DISCLAIMER: This game was provided by Level 99 Games for review.
Microgames sure came and went, didn't they? The last couple years saw a rush of tiny games of almost every genre. Love Letter (and Lost Legacy if you like more rules with less fun) combined a smidge of deduction and take that. Kobayakawa distilled Texas Hold'em down to 15 cards. Perhaps most impressively, Cypher stuffed an entire tableau building drafting game into a velvet bag.
Dragon Punch manages to fill a very particular niche: tabletop fighting games. Yomi nailed the feeling of combos perfectly and BattleCON succeeded at spacing, so DP had to find its own focus.
That focus became a game that got as close to replicating Street Fighter 2 as possible.
(The entirety of Dragon Punch surrounded by purple flames. Definitely not heat damage on my camera lens. Nope.)
Dragon Punch comes in two flavors. I happen to have the version that has two copies of the game in a box suspiciously similar to a mint tin. I don't happen to dislike tins but I know that's a minority opinion. Fortunately the version you're most likely to find comes in, no joke, a wallet.
(BEHOLD NEW WALLET TECHNOLOGY)
The game itself is 17 info-rich cards with a move on each short side. They're linen finished and feel pretty durable, which is important for a game that's supposed to be played on the go without the aid of a table.
There's not a lot of art but the characters are a good looking bunch. I'm not sure why they aren't named though. It's a bit awkward to have to refer to characters as "luchador", "disappointed taekwondo student", and "genderswapped M. Bison dipped in blue paint".
Simultaneous selection is the core mechanism, just like Yomi and BattleCON. Choose a move, reveal it to your opponent, and check which of your moves is faster. If the faster move isn't blocked or dodged it deals the listed damage. The upside to taking some hits early on is that each point of damage allows you to switch one of your cards to its more powerful side, giving you the leg up on your opponent.
Rather than discarding your moves you flip them to face your opponent and place them back in your hand. This allows for card counting and some Sicilian mind games, as well as eliminating the need for a table since you keep everything in hand. If you want your used moves back you're going to have to taunt, which leaves you vulnerable to just about everything. First fighter to switch all of their normals is KOed for the round. Best of 3!
Where the game picks up a bit more steam (and benefits a lot more from a table) is the custom fighter variant. Both players take a full copy of the game and select one taunt card, two characters, and six normals of their choice to form their hand. This allows for a whole extra level of bluffing and counterbluffing. If I throw now are they going to block? Are they holding two block cards? Did they decide to just not be able to block to begin with?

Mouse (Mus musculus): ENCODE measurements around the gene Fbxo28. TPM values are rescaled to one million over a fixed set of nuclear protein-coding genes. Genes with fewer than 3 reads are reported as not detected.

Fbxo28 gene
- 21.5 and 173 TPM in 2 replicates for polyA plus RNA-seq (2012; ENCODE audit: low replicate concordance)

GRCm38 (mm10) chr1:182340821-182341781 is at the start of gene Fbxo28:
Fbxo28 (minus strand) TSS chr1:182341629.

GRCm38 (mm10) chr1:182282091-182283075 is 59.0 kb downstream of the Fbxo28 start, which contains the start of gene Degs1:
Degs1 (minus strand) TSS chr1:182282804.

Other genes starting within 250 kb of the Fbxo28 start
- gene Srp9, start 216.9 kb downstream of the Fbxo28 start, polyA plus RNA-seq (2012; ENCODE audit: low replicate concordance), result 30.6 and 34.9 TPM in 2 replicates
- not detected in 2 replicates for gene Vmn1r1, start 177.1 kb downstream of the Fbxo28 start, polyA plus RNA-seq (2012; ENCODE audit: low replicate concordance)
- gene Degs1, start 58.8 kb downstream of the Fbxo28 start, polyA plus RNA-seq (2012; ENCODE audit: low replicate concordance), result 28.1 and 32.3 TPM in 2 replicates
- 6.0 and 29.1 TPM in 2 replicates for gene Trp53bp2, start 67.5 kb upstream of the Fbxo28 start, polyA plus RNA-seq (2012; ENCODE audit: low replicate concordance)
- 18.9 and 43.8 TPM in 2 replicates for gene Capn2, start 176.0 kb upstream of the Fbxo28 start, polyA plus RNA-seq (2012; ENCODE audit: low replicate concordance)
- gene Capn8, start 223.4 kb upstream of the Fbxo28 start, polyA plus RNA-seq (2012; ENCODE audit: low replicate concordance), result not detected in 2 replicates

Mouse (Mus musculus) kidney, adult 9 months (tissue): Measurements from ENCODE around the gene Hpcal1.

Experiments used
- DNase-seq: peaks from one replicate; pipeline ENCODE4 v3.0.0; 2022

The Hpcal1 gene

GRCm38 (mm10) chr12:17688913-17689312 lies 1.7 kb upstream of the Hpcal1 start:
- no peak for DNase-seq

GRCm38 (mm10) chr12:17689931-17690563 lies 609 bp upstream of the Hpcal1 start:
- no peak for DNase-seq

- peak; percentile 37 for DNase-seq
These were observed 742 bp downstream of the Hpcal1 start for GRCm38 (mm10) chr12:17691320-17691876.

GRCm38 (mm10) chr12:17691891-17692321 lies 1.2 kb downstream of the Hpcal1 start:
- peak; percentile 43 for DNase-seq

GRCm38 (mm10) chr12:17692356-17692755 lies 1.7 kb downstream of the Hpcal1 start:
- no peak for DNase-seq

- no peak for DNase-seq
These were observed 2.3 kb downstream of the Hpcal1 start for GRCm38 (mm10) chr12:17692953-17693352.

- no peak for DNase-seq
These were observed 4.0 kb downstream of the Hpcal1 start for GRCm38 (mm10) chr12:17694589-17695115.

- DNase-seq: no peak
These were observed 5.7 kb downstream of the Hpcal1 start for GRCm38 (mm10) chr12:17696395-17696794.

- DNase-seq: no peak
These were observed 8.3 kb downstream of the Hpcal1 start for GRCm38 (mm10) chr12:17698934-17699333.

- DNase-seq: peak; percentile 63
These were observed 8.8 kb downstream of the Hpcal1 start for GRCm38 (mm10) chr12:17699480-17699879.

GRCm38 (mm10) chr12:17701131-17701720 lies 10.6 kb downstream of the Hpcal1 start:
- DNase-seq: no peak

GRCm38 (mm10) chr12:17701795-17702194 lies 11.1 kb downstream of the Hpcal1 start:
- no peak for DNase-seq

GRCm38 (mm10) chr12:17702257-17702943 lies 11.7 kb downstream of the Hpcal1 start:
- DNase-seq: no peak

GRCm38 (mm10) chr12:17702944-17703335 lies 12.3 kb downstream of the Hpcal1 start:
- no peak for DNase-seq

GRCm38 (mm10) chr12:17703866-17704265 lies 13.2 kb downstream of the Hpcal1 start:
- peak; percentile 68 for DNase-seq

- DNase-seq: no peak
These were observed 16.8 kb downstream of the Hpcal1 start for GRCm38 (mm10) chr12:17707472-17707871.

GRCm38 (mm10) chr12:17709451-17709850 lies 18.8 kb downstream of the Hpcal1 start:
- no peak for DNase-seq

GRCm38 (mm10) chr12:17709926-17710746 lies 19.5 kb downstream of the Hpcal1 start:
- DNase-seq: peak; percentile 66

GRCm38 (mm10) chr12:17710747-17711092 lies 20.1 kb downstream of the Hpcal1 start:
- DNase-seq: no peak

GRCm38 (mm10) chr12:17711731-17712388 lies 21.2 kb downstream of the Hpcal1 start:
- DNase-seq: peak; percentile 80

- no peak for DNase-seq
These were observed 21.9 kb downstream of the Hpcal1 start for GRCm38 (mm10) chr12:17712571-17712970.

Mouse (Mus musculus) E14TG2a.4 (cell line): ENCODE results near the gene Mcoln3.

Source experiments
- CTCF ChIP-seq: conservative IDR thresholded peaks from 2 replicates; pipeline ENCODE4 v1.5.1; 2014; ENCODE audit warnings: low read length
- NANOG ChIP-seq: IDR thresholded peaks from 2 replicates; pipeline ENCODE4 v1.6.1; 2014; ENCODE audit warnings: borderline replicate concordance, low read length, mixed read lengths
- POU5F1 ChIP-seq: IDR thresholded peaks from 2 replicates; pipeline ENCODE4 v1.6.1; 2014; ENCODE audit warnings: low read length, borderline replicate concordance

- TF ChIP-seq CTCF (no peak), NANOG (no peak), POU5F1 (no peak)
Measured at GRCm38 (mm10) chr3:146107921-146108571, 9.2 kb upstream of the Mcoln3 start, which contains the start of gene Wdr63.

And then you get punched. That'll happen a lot.
Dragon Punch is an interesting beast because it is so very niche. This is a game made by fighting game fans, for fighting game fans. It has perplexed and frustrated most non-fighter fans I've put it in front of. I've heard the following questions multiple times:
"is there more to this than just guessing?"
"why are throws unblockable?"
"wait, fireballs just fizzle?"
"why doesn't the slower move still happen after a low poke?"
If you yourself asked these questions in a smokey arcade years ago after losing at Super Turbo 10 times in a row, Dragon Punch is for you and a similarly inclined friend. It won't hit the top of the BGG rankings in its categories, but it is a brilliant filler for a pair of fighting game enthusiasts.
If Yomi did combos and BattleCON did spacing, Dragon Punch captures the moment to moment edge-of-your-seat thrills of an evenly matched game of Street Fighter. Sometimes you read your opponent like a book and get a perfect. Sometimes you get absolutely shellacked. Sometimes you're both one pixel from death and taking one last wild swing. Whatever is happening it's a blast.
To summarize: if you aren't a fighting game fan I don't think I can recommend Dragon Punch. On the other hand, if you are or know someone who is you should already own it. It's a brilliant distillation of everything that makes fighting games fun without having to spend hours working on your execution. That's a great thing.
FINAL SCORE: Landing 3 spinning piledrivers in a row without taking a hit.
- Last edited Tue Apr 11, 2017 2:28 pm (Total Number of Edits: 2)
- Posted Mon Nov 21, 2016 7:38 pm
New South Wales
Bennett from Brawl
Slow and Thoughtful
I give it a slightly different rating, one Ken flowchart victory and two spinning bird kicks.
If you always wanted to Hopping Taunt over your opponents Crouching Fireball, then Dragon Punch is for you.
I'm a dyed in the wool grappler player. 3 hard reads in a row is high praise!